LT: I’m a filmmaker. People started to tag me as a Maori filmmaker.

SM: Does that piss you off?

LT: It’s something I knew they’d try and do. All sorts of politicized people will try to draw you into their fold. There’s nothing wrong with that. You just say yes or no.

SM: It seems to me that there’s a strong Christian mythological thread running through Once Were Warriors. The idea that love can be transforming, love can save people. You even have a sort of crucifixion in the character of Grace, who is raped by a member of her extended family—like the betraying kiss of Judas—and hangs herself on a tree. She gets crucified. And it’s like this act is redemptive, releasing love into a harsh society.

LT: I wanted her to be representative of everything that is good about the human spirit. I knew that she had to be sacrificed. No one else could die other than Grace. The best person in the world had to die in order for all our sins. . . . That is pure cinema rather than anything else. But there’s no doubt about it, I do believe, being a parent, you’ve got to offer love. If you don’t offer that to kids. . . . Jake Heke never did, you see. He had no love to give. To him, you grew up tough and that was it.

SM: Christianity has often been seen as representing the corruption of Maori culture.

LT: Well, of course. Maori had their own spiritual way of dealing with things and then along came the missionaries, who were always the advance guard of colonialism.

SM: You mentioned the dysfunctionality of Maori gangs. But in Once Were Warriors, although the gang is fierce, it also enacts a close family structure. And its members all sport stunning tattoos based on classic Maori designs, instead of the usual “Hate” or “Fuck You!” that you often do see inked on their foreheads. And your gang’s patches could be out of an Armani catalogue! Some people have beefed that you’re glamorizing gangs.

LT: It’s not wrong to think it’s a glamorization. I deliberately did that. What we know as New Zealanders, and what the world doesn’t know, is that the gangs here are pretty vicious. Alan Duff hates gangs, and in the book his gang is despicable—ugly, fat, bloated, toothless, full of drugs and alcohol, raping bastards. That’s the picture he wanted to portray. I know that gangs can be like that, but I wanted to give another example of a positive side of Maoridom. These guys are still completely at odds with society—they are still dangerous. But within their own extended-family group they have a strict moral code, a strong sense of value to themselves. They’re staunch. The reason they all tattoo themselves up is to almost terrify the public, but at the same time it’s not like the old-style gangs that just say “Fuck,” “Hate,” and “Mongrel Mob Forever” on their faces. I said, Let’s make these guys representative of a warrior class that used to exist. My gang’s literally five years in the future.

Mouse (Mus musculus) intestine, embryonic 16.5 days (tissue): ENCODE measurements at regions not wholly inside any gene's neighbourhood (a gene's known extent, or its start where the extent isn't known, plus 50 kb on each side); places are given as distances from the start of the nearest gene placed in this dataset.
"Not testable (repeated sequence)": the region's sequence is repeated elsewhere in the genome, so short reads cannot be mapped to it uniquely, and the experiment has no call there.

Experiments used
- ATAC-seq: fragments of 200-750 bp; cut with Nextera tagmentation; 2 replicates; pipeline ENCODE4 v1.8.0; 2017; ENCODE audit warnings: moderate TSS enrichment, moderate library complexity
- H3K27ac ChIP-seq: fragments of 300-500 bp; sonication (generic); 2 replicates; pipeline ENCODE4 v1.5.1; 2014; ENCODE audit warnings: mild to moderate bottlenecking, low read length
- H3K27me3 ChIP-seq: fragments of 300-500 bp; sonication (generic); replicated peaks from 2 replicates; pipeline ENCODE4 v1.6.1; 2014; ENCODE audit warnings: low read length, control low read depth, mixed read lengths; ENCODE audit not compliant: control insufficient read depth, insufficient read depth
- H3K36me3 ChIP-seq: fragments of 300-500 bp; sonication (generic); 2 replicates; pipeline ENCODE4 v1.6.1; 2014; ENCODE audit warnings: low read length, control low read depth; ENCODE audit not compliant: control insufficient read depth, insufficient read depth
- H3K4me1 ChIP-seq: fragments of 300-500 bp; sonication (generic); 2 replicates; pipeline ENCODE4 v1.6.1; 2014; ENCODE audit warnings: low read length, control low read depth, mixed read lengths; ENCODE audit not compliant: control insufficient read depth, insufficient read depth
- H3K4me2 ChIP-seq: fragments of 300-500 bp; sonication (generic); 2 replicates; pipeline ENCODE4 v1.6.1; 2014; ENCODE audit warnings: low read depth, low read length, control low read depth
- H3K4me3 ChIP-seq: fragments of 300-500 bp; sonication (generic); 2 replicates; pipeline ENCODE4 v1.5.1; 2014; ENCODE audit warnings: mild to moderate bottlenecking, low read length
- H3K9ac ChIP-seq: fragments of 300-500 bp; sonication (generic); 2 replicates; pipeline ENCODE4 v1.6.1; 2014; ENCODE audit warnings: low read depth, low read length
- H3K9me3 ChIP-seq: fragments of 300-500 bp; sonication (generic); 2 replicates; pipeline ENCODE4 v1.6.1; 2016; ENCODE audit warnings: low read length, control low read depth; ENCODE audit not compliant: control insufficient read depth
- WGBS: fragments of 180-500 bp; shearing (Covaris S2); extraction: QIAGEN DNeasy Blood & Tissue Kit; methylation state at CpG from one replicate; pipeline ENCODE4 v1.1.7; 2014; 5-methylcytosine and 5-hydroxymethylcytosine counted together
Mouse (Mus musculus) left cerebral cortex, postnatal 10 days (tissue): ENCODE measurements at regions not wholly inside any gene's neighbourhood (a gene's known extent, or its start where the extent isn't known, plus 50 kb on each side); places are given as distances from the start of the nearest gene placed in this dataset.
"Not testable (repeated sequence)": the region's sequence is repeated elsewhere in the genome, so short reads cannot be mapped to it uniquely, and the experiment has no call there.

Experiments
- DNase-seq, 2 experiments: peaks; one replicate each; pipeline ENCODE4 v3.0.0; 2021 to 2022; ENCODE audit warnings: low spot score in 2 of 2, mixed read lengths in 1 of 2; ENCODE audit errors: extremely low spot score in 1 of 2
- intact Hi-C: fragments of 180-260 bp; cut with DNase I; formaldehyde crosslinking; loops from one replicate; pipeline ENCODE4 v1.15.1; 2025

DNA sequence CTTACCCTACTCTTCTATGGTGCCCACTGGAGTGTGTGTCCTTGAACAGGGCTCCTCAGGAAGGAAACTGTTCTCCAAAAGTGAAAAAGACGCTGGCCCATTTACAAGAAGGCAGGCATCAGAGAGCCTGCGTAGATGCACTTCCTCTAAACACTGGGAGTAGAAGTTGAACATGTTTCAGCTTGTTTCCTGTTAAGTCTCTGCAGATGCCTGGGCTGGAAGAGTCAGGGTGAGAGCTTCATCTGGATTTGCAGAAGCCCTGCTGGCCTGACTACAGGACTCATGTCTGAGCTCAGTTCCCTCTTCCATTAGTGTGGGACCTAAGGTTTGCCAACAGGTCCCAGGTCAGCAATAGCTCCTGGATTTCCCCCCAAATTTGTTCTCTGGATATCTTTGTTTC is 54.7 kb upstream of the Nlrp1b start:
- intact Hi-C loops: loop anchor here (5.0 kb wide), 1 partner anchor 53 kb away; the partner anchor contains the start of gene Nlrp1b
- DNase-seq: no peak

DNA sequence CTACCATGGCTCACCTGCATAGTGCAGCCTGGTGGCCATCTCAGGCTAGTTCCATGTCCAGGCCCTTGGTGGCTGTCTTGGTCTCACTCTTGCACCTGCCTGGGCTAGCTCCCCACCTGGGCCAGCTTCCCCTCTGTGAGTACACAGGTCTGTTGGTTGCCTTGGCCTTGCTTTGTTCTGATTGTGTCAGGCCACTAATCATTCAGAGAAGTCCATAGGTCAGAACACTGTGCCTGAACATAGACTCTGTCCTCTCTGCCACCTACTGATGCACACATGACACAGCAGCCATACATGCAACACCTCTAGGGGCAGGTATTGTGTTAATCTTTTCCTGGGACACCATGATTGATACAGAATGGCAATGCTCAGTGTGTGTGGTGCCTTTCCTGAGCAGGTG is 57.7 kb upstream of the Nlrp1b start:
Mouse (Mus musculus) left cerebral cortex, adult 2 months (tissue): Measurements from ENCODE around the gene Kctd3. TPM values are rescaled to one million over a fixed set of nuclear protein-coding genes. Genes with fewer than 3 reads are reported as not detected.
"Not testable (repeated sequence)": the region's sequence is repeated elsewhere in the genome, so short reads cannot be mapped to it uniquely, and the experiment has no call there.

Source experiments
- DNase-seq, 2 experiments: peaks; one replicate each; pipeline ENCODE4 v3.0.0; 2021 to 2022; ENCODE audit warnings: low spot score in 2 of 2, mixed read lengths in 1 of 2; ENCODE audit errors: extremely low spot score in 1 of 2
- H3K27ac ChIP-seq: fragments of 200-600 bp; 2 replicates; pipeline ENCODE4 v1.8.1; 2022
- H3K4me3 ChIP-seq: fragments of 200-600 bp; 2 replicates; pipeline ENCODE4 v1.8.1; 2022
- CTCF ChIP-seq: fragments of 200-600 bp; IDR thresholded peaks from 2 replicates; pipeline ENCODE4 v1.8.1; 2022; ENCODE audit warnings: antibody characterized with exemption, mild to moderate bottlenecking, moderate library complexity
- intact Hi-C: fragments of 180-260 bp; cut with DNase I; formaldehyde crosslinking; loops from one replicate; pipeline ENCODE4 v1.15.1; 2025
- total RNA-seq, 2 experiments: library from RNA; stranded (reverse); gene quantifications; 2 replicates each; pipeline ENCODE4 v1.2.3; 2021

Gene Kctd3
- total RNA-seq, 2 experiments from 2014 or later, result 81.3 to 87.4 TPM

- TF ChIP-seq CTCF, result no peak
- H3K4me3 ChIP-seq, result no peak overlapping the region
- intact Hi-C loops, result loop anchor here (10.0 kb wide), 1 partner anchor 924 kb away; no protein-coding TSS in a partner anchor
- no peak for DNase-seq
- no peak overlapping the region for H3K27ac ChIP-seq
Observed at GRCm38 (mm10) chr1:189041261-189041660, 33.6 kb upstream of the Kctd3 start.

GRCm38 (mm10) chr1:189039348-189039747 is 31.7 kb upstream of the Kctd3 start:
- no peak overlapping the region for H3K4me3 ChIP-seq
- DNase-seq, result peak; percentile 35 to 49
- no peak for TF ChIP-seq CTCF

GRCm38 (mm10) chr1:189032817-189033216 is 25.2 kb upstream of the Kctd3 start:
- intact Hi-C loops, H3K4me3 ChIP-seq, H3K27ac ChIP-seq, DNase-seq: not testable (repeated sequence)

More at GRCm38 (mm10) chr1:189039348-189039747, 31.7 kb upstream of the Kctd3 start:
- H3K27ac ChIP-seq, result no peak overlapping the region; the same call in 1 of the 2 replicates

SM: How do you interpret the title Once Were Warriors?

LT: It’s a group of people who are bereft of culture. They were once a proud warrior race and now they’ve lost it. What we’re saying in the movie, though, is that within modern Maori it’s possible to recognize many warrior figures, although they may be fighting in new ways and creating new values by reclaiming tradition.

SM: These are your future warriors, like the gang idea you just mentioned?

LT: Well, there’s also the social worker Bennet, who teaches Boogie to carry his tattoo within him. But more than anywhere the strongest warrior tradition these days is within women—women like Hana Jackson, who almost singlehandedly reinvigorated the Maori language in the ’70s, when it was dying out.

SM: It’s obviously significant in your film that Grace is a writer.

LT: I wanted her to be a diarist and a writer. Maori is an oral history, and I wanted to say, Here is a young woman who may be cut off from her culture, but it is pouring out of her anyway—and in new forms of expression.

SM: As a filmmaker, I guess, you yourself are extending the oral tradition.

LT: Alan Duff sold 30,000 copies of Once Were Warriors, and in terms of New Zealand publishing that’s huge. But cinema is far more able to reach people than literature. Only certain people read books; Maori don’t, for example. I wanted to communicate to a wider audience. I wanted to make the film accessible to Maori.

I think some people wanted Warriors to be really rugged and rough, savage 16-mm. stuff like a Ken Loach film. But I’ve always known that while in the film community and film festivals Loach is king, and is brilliant, it doesn’t translate into great box office. I wanted the story to be hard, but I was also committed to keeping people in the theater. It’s such a tough story—at what point were they going to leave? When the wife’s beaten up? When the daughter’s raped? We had to craft the film in such a way that an audience could be sustained beyond those unmerciful moments. I knew I had to abandon Loach. I’ll do hard social realism but I’ll give it almost a Sergio Leone quality. Once Were Warriors had to have what I call cinematic value, had to be a cinematic experience. I wanted people to see this film, which is such a part of our country and so important for all of us, really a kind of defining document of our nation.

Stuart McKenzie is one of the directors of MAP, a film production company based in Wellington, New Zealand.